My approach to pastoral ministry is little more than doing what I saw my dad do.
I cherish this 1951 article.* The second half describes the work of my dad, George Wingard, in his first pastorate. He was, it reads, “very much like an old-time circuit rider, except that he does his riding in a Chevrolet Carryall.”
My father served in a home mission field in the rural mountains and valleys of Searcy County, Arkansas, a field that included Presbyterian Chapel, Welcome Church, Garrett Memorial Presbyterian Church, and Lyon Chapel. I remember my parents reminiscing about places like Marshall and Snowball.
The article depicts my dad as I remember him: hardworking, cooperative with other Christian denominations, and willing to adapt. He cautioned me that change can’t be rushed, and that a pastor must work for it patiently.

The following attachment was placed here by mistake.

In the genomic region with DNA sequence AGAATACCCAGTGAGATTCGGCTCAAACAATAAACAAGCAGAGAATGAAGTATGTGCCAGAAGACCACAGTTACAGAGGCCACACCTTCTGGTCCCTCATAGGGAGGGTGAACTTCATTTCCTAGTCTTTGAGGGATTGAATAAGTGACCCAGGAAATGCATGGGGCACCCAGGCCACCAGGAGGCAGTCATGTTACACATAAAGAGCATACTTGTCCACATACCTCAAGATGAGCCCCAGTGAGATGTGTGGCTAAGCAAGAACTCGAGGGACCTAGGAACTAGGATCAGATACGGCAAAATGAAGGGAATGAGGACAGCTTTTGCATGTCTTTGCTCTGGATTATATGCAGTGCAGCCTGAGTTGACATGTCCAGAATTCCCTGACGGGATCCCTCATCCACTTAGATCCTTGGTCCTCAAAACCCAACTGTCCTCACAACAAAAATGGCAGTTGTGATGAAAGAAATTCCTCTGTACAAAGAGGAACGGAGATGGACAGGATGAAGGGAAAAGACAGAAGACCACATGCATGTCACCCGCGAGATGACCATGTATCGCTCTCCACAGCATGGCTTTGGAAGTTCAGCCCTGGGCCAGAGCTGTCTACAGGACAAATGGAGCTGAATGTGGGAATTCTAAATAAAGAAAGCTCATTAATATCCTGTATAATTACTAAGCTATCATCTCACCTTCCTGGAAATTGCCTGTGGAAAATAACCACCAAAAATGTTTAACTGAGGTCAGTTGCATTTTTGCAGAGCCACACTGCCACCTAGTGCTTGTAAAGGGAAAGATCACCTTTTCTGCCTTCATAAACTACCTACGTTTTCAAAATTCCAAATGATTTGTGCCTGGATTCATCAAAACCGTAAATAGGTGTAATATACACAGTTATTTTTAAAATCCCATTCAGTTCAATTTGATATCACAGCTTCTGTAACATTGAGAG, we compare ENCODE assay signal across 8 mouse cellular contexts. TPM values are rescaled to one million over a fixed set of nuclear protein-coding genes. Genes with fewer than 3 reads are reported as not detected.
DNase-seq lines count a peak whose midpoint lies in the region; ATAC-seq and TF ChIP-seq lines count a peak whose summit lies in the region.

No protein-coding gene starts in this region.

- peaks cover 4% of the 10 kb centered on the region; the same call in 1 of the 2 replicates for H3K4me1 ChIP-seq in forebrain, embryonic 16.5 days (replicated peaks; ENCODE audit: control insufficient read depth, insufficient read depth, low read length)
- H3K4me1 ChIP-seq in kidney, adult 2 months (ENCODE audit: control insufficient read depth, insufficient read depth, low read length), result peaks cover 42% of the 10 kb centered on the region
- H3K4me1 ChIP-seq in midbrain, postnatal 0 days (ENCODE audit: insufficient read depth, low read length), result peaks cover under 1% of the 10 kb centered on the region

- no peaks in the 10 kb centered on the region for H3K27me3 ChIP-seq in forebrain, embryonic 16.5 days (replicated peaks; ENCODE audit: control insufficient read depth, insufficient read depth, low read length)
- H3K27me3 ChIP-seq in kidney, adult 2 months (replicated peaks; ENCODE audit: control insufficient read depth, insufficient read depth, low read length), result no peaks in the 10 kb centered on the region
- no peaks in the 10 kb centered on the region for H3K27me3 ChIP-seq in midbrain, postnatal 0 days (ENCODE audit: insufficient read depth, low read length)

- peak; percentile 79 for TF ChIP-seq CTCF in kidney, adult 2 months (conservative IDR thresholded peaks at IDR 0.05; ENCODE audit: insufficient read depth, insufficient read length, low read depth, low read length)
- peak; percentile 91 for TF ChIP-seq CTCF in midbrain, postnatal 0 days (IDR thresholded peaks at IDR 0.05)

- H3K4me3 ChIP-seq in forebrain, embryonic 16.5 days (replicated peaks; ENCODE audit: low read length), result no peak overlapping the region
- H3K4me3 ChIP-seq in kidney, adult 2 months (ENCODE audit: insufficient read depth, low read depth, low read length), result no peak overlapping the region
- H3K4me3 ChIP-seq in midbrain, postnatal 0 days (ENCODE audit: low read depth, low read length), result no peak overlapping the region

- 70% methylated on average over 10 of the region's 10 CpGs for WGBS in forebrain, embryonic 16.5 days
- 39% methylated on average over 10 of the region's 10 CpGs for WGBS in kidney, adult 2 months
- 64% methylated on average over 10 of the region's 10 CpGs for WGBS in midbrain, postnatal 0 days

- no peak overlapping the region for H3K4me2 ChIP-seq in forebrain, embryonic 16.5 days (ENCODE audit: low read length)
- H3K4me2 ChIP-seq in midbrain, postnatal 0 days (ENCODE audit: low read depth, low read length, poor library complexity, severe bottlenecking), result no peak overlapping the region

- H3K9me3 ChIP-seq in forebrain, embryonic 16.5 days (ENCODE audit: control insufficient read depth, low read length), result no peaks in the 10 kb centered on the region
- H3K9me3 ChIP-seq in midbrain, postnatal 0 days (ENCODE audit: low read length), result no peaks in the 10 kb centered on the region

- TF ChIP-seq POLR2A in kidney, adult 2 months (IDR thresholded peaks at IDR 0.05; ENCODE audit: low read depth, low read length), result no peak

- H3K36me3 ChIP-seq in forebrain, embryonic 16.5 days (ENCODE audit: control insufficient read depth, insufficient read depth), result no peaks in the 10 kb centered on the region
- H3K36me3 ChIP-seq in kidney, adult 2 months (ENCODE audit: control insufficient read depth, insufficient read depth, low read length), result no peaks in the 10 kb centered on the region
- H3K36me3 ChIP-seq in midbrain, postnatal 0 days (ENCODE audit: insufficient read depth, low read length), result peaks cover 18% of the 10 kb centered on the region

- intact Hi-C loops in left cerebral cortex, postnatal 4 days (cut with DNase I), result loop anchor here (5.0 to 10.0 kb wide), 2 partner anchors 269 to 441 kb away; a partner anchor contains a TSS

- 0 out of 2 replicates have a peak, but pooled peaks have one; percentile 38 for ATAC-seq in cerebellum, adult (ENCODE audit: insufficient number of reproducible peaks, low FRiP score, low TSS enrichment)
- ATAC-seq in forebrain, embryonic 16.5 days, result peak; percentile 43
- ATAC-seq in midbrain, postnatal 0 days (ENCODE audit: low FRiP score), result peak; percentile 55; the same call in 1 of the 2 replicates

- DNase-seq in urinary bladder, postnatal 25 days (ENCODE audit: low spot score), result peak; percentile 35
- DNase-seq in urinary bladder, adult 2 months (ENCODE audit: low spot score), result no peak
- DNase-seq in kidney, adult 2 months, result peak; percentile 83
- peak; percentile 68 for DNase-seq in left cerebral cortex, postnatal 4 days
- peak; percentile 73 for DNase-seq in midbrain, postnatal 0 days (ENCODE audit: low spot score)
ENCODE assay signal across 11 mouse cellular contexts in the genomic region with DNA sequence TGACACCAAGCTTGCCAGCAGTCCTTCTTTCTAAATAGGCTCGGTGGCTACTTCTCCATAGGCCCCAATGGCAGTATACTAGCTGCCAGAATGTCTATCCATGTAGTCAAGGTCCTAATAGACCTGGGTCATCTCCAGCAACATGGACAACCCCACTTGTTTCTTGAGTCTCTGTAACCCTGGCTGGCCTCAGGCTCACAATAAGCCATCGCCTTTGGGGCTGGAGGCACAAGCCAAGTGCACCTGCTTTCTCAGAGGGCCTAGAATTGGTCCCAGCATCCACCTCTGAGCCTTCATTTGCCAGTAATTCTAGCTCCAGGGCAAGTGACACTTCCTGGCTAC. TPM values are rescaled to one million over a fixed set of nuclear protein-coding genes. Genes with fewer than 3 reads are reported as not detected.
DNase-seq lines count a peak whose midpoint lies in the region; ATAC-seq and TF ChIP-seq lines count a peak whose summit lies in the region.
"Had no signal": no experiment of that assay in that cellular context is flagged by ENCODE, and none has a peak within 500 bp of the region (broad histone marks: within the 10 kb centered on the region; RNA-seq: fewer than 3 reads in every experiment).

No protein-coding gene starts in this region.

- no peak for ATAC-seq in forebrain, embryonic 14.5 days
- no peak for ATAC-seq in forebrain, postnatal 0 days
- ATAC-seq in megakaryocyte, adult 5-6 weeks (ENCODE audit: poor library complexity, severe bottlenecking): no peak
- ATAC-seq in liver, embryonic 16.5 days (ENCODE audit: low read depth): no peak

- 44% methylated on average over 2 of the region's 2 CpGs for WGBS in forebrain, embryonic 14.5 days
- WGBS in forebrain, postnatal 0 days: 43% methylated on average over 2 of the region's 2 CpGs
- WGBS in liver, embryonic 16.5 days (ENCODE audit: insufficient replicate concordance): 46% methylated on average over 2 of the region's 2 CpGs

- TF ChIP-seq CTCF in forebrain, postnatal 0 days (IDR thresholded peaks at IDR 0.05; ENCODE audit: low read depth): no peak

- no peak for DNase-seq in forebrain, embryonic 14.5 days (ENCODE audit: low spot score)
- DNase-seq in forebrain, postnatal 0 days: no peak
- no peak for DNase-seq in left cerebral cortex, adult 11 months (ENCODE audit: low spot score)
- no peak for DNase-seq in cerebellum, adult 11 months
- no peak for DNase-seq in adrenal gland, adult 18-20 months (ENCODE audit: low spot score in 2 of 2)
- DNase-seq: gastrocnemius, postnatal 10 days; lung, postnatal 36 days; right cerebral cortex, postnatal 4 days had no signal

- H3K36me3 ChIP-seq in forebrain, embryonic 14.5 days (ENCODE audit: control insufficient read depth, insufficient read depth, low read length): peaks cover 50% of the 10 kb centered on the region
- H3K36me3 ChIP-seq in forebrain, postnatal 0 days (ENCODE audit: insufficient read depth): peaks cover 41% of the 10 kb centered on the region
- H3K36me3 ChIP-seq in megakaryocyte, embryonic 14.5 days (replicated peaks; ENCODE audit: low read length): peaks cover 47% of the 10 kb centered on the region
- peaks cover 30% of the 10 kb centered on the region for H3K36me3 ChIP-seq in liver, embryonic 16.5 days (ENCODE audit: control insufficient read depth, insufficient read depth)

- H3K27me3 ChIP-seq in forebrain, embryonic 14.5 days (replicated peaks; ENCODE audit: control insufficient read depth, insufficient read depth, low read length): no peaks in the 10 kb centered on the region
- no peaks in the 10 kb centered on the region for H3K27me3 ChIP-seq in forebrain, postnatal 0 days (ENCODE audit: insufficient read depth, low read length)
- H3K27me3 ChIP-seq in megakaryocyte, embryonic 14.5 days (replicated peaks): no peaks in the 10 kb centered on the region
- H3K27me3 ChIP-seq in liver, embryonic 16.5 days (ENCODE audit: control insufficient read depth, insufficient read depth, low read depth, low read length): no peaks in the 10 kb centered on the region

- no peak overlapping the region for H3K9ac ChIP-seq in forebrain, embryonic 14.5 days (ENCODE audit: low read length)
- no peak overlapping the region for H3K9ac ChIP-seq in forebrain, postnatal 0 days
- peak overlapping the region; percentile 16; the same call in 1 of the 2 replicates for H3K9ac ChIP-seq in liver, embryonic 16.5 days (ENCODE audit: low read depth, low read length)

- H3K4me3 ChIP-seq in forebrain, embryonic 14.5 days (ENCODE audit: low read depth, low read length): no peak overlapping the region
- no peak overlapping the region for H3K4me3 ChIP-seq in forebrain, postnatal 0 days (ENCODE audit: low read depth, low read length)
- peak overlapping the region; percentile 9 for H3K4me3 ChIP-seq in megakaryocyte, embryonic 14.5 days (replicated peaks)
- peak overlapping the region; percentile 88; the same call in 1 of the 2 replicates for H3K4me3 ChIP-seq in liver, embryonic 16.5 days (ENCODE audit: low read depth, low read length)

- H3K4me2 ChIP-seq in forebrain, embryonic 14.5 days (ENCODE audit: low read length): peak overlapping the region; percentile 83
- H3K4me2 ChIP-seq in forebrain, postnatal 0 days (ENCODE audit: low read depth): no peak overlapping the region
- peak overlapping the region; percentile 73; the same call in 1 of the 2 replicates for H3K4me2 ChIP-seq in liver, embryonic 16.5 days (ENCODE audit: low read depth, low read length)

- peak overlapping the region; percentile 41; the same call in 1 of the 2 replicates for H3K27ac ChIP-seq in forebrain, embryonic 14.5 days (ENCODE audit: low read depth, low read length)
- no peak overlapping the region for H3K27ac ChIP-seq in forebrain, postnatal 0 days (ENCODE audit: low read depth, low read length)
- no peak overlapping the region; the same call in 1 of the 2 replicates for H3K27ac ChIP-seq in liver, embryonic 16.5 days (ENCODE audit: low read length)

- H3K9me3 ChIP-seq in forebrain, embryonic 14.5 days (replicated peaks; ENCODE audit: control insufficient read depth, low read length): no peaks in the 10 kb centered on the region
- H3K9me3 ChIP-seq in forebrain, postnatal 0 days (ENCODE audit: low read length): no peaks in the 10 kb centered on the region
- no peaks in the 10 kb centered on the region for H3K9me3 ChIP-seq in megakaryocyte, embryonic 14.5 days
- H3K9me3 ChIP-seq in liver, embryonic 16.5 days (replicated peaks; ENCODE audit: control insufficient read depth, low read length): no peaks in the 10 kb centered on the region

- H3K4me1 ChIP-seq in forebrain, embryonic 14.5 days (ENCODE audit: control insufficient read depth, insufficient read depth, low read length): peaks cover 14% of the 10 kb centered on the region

About his labors:
He drives from 2,500 to 3,000 miles a month (his churches are as far as 20 miles from one another, some of his members much farther. He preaches as often as nine times a week: At each of the four churches on Sundays, three weeknight prayer meetings, and two “union services” with members of a Pentecostal Holiness group. He never writes out a sermon, or even outlines it on paper. “I just read my Bible and then think about what I’ve read while I’m driving around.”
I will add that he studied plenty hard. He made use of his library, and in the manse at Rock Island, Tennessee, I remember his typing with two fingers on his manual typewriter, the strong key strikes heard throughout the house as their sound echoed off the hardwood floors.
Last night I reread this article, and, on Thanksgiving Day, was once again grateful to the Lord for my dad.
* The Arkansas Gazette, August 11, 1951.